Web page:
Coins and Bowls

The Interesting Parallel History of Singing Bowls Today and What Happened to Old US Coins Back in the 1960’s

You wouldn’t think on a website devoted to singing bowls that you’d find a page about the US coinage. One thing I love about antique singing bowls is that you can feel their age in the metal they are made out of. Growing up as a nerdy (not a word then but you get the idea) coin collector back when your everyday coins were made of copper and silver I handled a lot of old metal objects. Unlike antique singing bowls, most US coins (except the ones that were really worn out) had dates on them. My eye for metallic composition and state of preservation were honed as a teenage collector and appraiser.

In the US in the 1950’s you could still find 19th century coins in pocket change. By the early 60’s due to an increase in interest in coin collecting, the oldest common circulating pieces dated to just a bit before the First World War. In 1965 the government ceased to produce silver coinage because the value of the silver inside the coins had become worth more than a dime or a quarter. Eager to take advantage of the fact that a dime was now worth 10 1/2 cents Americans hoarded coins (so much there was a coin shortage!). Within a few years all the old dimes, quarters and halves disappeared from circulation. As a kid I watched the transition from Barber quarters being used for lunch money to finding nothing but boring new “clad” coins in pocket change.quarters
The experience of seeing how fast the old disappears once its value is recognized is part of the reason I started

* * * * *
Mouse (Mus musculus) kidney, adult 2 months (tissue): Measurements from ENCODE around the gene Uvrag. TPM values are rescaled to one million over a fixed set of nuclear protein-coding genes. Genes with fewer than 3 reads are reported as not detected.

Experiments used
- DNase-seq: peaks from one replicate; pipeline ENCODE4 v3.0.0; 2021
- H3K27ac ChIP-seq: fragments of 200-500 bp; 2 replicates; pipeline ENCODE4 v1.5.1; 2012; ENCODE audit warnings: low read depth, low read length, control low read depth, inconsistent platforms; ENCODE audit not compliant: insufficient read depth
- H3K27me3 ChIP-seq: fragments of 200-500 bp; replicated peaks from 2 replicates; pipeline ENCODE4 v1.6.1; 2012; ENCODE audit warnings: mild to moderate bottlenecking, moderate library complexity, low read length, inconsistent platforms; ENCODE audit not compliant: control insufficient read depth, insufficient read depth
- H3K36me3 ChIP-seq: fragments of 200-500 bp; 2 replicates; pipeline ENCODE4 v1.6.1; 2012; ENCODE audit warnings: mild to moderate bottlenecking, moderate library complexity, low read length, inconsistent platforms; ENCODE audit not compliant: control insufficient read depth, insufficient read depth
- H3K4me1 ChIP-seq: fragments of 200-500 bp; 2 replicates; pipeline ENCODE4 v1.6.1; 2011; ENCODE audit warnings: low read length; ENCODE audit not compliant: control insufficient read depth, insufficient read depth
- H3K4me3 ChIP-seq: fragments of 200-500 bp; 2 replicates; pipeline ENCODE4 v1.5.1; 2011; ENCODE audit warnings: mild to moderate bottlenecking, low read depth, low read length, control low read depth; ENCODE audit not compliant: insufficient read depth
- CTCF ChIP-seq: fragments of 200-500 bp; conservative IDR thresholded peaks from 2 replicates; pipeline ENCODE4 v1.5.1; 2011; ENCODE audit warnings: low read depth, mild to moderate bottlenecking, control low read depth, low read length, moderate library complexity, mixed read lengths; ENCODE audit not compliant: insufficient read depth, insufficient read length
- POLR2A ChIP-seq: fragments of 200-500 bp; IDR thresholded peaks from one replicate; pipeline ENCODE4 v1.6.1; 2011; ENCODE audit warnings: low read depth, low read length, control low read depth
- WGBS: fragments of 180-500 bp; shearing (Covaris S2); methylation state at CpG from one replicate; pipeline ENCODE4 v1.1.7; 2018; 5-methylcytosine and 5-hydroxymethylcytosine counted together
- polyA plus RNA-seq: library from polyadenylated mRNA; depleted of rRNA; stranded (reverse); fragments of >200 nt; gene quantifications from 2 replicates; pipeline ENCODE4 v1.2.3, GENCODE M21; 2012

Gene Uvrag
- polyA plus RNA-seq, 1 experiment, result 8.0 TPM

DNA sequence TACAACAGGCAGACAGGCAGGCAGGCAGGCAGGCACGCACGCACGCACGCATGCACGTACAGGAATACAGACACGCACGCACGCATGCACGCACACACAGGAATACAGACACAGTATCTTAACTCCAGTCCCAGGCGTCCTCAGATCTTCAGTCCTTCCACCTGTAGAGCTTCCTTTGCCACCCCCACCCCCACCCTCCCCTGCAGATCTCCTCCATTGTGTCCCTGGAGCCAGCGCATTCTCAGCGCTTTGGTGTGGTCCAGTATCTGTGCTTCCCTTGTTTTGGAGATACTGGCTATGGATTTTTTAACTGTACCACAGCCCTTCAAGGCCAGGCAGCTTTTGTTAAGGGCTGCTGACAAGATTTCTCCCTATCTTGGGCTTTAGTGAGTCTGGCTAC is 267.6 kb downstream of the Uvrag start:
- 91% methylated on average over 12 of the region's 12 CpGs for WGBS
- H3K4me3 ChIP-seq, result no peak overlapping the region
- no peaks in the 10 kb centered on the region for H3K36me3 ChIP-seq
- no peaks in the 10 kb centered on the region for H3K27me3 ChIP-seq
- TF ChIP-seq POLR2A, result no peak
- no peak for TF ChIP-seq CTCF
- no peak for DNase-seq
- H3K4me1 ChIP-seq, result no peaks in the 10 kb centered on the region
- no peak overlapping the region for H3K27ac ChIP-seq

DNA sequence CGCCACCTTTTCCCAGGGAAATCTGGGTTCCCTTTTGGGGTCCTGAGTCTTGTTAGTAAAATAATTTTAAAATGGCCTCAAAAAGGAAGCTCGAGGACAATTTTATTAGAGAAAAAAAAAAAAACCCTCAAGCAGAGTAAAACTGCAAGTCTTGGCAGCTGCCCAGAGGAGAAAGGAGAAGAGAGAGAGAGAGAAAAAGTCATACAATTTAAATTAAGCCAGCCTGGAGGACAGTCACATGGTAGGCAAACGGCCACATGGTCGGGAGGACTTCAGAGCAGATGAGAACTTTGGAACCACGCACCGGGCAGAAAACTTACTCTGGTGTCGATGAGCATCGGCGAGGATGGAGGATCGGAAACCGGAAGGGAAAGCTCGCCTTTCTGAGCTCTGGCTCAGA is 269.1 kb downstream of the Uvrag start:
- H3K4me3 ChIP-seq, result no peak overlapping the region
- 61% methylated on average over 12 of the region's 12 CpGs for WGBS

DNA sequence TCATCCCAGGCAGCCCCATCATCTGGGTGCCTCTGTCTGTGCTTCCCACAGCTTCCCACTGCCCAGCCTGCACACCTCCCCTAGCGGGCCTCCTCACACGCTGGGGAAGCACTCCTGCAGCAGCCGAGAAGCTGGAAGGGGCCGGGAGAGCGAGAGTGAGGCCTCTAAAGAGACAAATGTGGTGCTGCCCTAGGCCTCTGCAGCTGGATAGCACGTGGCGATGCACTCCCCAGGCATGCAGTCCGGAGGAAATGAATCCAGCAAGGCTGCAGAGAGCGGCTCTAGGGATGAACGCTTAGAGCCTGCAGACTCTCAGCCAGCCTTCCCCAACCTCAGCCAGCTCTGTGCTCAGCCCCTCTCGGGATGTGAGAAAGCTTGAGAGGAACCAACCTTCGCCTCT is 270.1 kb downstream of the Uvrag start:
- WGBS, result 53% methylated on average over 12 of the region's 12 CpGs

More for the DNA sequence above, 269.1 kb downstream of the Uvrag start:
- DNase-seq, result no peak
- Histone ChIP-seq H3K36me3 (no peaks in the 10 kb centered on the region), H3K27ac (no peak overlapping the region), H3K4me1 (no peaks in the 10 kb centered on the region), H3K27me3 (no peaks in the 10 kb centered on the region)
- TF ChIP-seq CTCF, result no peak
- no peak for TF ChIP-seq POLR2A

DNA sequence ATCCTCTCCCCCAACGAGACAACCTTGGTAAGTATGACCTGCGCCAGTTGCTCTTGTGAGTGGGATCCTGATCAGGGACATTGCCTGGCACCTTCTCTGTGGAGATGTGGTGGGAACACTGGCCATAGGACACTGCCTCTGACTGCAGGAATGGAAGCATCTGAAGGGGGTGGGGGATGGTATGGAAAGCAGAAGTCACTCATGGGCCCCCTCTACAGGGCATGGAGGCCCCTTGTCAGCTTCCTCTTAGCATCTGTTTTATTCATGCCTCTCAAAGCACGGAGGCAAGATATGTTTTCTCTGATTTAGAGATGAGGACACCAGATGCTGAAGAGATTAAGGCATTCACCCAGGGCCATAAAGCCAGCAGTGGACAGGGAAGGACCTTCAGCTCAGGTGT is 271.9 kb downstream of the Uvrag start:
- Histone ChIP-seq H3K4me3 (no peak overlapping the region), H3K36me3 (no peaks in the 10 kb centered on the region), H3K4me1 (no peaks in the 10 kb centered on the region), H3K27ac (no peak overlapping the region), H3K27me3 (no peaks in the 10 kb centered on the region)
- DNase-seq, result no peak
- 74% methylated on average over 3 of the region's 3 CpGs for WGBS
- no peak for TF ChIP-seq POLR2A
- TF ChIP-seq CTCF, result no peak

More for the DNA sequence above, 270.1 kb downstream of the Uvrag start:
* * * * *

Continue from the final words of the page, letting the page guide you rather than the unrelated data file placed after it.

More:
Best Singing Bowls. There are only so many old singing bowls in circulation in the Himalayas and Northern India and no better time than now to collect them.

Another parallel between the history of American coins and singing bowls took place in the 70’s and early 80’s. In the coin market, rarity drives price and one of the determinants of rarity is the state of preservation (or “condition”) of a coin. For decades the best preserved coins were labeled “Uncirculated” and the best of the best “Brilliant Uncirculated” (BU). People began to realize that there were more than two grades of “best” in coins and a market developed for “premium” uncirculated pieces. Dealers with the ability to discern fine details were able to acquire the very best coins for about the same price as any other BU coin.

At Best Singing Bowls this is what I try to do, purchase the highest quality within each generally recognized grade. In US coins eventually fine qualitative distinctions were institutionalized by the numismatic community and what had been two grades were expanded to 11 (MS 60 to MS 70) with absolutely astronomical price differences between single grades. While I don’t expect something this dramatic to happen with singing bowls I do think over time there will be greater recognition of sound quality differences among highly rated antique singing bowls. Click here for the standard grading description for US coins.

One of the ways I differentiate my site from many others is by only carrying bowls that have internal harmony to the sounds. The way I do this is by listening to each bowl before buying it and having it shipped from Asia. You can hear the harmony in the sound clips. You can also feel it when you hold a nice old bowl in your hands.


How many antique singing bowls were there – and what has become of them.

Some historical context for the use of Himalayan singing bowls

How to estimate the age of an old Himalayan bowl

What antique singing bowls might be worth in the future